The locks that we use on our homes provide us with a degree of security, and the peace of mind of knowing that even if a burglar tries to get in, the chances are they will be thwarted.
But worryingly, some of the most secure-looking locks can be bypassed in a matter of minutes – or less – by using one simple technique: lock snapping.
We take a closer look at the practice of lock snapping and how you can protect your premises against it.
What is lock snapping?
If you have a door with multi-entry locks you may feel as if your security is the best possible and couldn't be compromised, but you still have a weak point: the cylinder.
All of the locking systems within a door are activated by one single point, the cylinder where the key enters into the door lock. And it's this vulnerable area which is targeted by thieves in order to neutralise the rest of the security on a door.
Lock snapping works by breaking the cylinder on the door, which then allows burglars to manipulate the lock to gain entry into the property. The method only requires basic tools such as a hammer or screwdriver, and involves snapping the lock in two by applying excessive force. This allows the outer part of the mechanism to be easily removed, thus providing access to the inner workings which can then be simply unlocked.
Some police forces have estimated that around a quarter of all burglaries are carried out with the involvement of a lock snapping technique.
Am I at risk?
As mentioned above, you may have a snazzy locking system on your door; it's the cylinder which is the problem, not the security of the locks within the framework.
Lock snapping isn't a method of entry which can only be used on older doors; it's typically used on any door with a Euro cylinder lock. This type of lock is used on many uPVC doors as well as aluminium and composite doors too. Euro cylinders are extremely popular and have been used in a large number of commercial doors as well as domestic and residential locks too.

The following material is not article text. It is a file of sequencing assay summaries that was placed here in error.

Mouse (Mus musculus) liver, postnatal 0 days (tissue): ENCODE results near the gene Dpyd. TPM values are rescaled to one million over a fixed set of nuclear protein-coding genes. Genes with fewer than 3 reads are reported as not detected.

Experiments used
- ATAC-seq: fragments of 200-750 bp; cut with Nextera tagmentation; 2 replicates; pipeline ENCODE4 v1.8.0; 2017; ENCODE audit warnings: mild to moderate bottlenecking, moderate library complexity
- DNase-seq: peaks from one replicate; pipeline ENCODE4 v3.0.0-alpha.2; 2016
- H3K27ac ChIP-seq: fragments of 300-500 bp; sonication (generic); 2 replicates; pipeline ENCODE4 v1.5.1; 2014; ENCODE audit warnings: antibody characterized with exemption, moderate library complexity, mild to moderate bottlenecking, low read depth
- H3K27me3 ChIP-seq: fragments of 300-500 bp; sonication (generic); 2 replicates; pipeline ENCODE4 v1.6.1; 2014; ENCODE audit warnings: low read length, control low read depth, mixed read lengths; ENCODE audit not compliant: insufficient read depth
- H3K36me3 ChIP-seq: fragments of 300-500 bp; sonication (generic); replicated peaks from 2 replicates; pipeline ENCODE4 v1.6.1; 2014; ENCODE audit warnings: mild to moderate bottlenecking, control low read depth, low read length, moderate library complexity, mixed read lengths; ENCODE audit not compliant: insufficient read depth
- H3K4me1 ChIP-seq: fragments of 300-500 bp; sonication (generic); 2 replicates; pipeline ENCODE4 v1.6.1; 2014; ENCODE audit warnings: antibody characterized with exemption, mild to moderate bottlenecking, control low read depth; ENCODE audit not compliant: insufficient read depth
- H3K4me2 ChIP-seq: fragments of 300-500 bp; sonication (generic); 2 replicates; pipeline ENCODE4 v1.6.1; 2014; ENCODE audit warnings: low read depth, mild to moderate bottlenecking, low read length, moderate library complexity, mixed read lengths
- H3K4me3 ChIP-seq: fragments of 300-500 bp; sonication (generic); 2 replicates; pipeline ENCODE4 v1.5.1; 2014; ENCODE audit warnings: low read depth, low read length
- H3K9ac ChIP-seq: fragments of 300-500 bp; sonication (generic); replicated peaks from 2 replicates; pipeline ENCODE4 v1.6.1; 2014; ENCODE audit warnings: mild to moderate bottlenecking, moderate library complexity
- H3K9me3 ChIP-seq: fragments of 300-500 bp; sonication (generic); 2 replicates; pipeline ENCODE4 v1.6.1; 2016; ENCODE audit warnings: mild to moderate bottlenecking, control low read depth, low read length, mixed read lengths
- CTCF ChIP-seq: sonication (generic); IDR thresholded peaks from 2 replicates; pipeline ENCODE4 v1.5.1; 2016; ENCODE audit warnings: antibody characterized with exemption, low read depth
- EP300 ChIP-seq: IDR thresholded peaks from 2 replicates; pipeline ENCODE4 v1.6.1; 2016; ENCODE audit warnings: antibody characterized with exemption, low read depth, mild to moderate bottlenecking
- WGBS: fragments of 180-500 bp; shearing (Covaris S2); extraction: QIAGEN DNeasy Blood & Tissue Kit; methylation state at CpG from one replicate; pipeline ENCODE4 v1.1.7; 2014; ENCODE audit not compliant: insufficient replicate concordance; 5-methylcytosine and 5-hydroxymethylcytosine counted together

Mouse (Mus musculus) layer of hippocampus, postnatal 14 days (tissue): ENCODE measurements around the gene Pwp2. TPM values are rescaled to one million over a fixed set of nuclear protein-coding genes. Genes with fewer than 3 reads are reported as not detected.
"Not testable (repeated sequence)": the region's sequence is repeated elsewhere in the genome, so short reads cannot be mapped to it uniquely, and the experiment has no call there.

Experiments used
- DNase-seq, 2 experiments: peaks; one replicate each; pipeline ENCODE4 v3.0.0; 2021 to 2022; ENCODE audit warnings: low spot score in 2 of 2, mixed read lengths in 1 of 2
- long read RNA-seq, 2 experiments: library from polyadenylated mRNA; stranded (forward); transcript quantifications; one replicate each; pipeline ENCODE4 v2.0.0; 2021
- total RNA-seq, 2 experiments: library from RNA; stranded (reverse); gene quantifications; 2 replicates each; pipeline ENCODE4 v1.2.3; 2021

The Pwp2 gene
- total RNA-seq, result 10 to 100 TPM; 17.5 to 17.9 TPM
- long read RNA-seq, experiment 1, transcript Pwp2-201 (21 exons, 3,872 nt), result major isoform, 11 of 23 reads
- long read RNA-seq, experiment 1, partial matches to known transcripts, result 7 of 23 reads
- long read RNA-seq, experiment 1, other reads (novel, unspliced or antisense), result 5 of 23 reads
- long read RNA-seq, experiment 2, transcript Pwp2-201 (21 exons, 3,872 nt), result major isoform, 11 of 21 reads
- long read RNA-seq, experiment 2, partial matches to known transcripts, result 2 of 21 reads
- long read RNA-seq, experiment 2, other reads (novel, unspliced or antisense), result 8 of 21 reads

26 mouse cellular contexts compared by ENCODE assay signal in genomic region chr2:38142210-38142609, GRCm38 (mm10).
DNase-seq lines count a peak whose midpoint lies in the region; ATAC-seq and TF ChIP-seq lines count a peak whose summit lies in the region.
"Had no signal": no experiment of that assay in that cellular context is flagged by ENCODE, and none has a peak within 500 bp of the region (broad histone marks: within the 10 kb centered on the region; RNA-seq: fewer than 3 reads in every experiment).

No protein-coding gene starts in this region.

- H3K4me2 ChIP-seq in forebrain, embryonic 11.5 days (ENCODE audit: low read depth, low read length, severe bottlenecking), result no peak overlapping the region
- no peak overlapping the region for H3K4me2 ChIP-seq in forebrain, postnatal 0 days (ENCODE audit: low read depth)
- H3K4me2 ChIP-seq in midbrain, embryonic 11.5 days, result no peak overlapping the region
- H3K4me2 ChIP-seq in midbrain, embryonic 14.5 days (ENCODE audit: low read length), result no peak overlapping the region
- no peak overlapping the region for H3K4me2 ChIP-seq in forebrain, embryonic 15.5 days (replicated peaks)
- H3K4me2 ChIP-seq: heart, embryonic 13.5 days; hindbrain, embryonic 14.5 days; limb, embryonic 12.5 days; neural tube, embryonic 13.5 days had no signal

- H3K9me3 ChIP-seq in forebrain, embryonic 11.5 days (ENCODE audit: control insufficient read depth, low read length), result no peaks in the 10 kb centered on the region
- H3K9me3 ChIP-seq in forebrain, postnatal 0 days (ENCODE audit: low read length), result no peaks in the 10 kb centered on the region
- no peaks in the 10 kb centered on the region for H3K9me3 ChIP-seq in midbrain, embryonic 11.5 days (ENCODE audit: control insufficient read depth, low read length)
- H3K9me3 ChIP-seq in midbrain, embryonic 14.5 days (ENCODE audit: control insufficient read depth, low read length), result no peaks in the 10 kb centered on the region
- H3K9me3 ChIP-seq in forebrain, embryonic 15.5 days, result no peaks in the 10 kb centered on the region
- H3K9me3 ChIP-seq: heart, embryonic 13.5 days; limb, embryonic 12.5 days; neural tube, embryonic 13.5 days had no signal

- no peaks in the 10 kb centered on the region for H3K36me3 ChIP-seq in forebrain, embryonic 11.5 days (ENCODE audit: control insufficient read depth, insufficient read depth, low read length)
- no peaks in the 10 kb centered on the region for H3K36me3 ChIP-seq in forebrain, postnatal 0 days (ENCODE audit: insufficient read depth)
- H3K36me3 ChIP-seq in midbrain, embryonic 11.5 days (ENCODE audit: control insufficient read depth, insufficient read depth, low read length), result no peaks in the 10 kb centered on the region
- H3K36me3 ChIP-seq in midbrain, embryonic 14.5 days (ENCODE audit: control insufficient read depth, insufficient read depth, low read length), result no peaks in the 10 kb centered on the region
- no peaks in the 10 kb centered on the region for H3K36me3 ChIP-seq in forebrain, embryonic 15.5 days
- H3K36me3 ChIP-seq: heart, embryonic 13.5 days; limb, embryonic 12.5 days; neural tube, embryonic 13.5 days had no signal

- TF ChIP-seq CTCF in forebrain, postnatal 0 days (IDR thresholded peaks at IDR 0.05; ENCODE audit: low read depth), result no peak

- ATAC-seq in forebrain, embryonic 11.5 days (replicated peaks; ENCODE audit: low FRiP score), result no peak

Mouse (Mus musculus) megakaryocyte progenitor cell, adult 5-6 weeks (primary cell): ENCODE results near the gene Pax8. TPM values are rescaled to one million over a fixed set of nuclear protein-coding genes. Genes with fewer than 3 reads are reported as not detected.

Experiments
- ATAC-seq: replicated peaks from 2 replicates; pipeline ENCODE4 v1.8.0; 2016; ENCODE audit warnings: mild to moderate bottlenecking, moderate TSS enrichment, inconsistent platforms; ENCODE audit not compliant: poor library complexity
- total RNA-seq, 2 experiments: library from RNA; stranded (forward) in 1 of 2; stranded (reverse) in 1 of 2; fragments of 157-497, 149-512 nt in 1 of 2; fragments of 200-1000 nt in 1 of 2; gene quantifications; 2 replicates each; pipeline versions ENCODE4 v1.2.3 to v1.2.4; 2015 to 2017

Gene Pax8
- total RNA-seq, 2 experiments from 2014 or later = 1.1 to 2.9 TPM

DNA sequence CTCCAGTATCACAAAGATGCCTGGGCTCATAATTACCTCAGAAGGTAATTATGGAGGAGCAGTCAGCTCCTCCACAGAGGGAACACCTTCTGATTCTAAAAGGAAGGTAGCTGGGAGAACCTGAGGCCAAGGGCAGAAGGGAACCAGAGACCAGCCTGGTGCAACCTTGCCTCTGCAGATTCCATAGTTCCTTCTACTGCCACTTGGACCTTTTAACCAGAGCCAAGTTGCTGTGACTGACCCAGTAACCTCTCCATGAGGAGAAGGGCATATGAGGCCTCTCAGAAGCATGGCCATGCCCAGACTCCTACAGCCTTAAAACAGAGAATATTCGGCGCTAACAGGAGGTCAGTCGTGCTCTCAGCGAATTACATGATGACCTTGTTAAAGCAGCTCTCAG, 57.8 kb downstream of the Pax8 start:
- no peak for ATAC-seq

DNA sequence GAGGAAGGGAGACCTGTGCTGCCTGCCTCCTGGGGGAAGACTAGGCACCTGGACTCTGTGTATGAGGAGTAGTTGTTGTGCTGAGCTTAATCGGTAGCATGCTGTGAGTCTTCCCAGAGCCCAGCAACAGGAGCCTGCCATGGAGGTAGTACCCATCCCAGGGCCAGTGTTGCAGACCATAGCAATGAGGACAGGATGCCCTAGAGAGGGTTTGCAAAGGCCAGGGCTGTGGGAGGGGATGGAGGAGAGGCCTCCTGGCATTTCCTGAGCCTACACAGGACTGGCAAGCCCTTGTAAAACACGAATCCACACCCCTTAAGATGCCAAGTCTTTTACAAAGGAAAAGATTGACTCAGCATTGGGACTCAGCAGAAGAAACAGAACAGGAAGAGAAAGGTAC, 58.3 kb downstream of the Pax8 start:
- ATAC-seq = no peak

If you have a uPVC or composite door which has been installed within the last 15 years, and also operated in tandem with a multi-point locking system, the chances are your door could be at risk of lock snapping.
What can I do?
It's a relatively simple matter to protect against lock snapping; you just need a good locksmith to install the right kind of cylinder into your door.
There are a number of different standards which have been issued to help consumers identify which locks are sufficient to resist the dangers of lock snapping.
The Sold Secure Diamond Standard Anti Snap Lock Cylinder, known as SS312, is one way to ensure the lock can't be snapped by would-be burglars.
If you aren't using a lock which complies with SS312, equally as effective is any lock which bears the kitemark 3 star logo. This type of cylinder which meets the TS007 3 star standard is approved by the police as providing the maximum level of security and is resistant to lock snapping.
Another alternative could be a one star TS007 kitemark cylinder combined with a 2 star TS007 kitemark for security hardware.
Never rely on word of mouth to prove that a lock is anti-snap, always make sure it bears one of the three marks listed above to be certain you are properly protected.
As local locksmiths we are very familiar with the dangers of lock snapping and will be able to help you choose a cylinder which provides the best security, as well as being able to fit it on your behalf. Contact us today for advice.